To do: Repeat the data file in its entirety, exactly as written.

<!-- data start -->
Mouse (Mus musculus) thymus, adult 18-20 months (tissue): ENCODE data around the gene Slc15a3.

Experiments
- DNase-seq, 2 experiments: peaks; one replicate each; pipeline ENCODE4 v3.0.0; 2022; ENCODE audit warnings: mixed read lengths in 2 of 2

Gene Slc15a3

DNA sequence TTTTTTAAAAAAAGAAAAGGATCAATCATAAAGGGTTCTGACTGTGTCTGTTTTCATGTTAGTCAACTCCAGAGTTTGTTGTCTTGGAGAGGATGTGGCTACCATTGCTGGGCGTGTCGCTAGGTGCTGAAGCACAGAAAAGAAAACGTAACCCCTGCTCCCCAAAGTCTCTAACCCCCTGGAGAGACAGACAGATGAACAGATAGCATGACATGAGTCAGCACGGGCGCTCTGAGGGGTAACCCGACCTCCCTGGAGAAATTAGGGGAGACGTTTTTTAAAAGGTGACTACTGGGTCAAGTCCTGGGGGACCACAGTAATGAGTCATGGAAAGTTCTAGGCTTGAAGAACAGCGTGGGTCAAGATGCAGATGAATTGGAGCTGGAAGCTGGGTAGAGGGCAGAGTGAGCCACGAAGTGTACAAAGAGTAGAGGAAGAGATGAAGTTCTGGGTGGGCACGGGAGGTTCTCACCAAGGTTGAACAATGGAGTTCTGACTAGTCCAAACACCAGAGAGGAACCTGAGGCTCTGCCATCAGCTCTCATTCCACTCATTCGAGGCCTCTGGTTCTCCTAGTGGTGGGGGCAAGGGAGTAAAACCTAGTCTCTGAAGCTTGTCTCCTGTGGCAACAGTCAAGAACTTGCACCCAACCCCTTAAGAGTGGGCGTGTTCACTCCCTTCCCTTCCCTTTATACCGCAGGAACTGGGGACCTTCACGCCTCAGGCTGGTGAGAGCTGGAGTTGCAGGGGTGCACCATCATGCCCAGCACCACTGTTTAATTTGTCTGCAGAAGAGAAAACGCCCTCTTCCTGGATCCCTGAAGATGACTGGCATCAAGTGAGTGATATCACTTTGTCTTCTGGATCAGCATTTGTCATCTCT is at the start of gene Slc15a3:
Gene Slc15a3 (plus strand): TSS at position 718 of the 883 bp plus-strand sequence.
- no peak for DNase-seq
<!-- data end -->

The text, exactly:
Mouse (Mus musculus) thymus, adult 18-20 months (tissue): ENCODE data around the gene Slc15a3.

Experiments
- DNase-seq, 2 experiments: peaks; one replicate each; pipeline ENCODE4 v3.0.0; 2022; ENCODE audit warnings: mixed read lengths in 2 of 2

Gene Slc15a3

DNA sequence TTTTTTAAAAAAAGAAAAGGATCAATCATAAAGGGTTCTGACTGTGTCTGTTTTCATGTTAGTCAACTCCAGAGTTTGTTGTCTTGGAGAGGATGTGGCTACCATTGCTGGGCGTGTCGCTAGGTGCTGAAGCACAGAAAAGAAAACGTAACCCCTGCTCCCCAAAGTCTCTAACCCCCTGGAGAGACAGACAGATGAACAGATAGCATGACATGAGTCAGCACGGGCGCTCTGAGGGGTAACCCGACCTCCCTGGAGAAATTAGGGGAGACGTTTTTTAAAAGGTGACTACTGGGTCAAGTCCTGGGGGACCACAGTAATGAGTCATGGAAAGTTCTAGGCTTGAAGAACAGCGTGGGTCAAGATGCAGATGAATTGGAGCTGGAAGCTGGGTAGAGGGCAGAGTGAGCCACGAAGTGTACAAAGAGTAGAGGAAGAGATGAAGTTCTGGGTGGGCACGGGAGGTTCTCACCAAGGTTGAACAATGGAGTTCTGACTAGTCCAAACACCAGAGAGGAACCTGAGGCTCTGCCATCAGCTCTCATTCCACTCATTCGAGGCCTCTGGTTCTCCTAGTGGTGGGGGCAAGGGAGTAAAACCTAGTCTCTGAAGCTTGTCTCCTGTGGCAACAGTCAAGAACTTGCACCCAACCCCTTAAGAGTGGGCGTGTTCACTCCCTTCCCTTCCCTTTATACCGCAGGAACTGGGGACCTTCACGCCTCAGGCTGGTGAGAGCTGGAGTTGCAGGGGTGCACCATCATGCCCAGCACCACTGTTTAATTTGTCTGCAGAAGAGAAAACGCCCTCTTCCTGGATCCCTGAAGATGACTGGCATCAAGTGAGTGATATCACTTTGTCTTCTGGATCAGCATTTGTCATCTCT is at the start of gene Slc15a3:
Gene Slc15a3 (plus strand): TSS at position 718 of the 883 bp plus-strand sequence.
- no peak for DNase-seq